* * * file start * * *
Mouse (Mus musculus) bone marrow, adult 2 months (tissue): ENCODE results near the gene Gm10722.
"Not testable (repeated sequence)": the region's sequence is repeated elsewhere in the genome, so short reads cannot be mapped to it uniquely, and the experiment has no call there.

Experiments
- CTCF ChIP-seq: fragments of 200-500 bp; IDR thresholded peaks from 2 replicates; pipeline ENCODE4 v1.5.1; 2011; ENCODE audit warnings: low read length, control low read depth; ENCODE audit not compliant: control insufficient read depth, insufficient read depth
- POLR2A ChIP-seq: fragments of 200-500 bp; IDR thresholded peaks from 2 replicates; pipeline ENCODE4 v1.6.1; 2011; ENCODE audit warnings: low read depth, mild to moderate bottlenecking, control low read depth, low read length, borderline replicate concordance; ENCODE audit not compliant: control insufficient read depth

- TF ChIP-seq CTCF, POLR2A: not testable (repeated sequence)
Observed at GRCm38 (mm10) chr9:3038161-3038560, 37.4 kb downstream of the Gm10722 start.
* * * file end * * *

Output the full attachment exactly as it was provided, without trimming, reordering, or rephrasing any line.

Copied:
Mouse (Mus musculus) bone marrow, adult 2 months (tissue): ENCODE results near the gene Gm10722.
"Not testable (repeated sequence)": the region's sequence is repeated elsewhere in the genome, so short reads cannot be mapped to it uniquely, and the experiment has no call there.

Experiments
- CTCF ChIP-seq: fragments of 200-500 bp; IDR thresholded peaks from 2 replicates; pipeline ENCODE4 v1.5.1; 2011; ENCODE audit warnings: low read length, control low read depth; ENCODE audit not compliant: control insufficient read depth, insufficient read depth
- POLR2A ChIP-seq: fragments of 200-500 bp; IDR thresholded peaks from 2 replicates; pipeline ENCODE4 v1.6.1; 2011; ENCODE audit warnings: low read depth, mild to moderate bottlenecking, control low read depth, low read length, borderline replicate concordance; ENCODE audit not compliant: control insufficient read depth

- TF ChIP-seq CTCF, POLR2A: not testable (repeated sequence)
Observed at GRCm38 (mm10) chr9:3038161-3038560, 37.4 kb downstream of the Gm10722 start.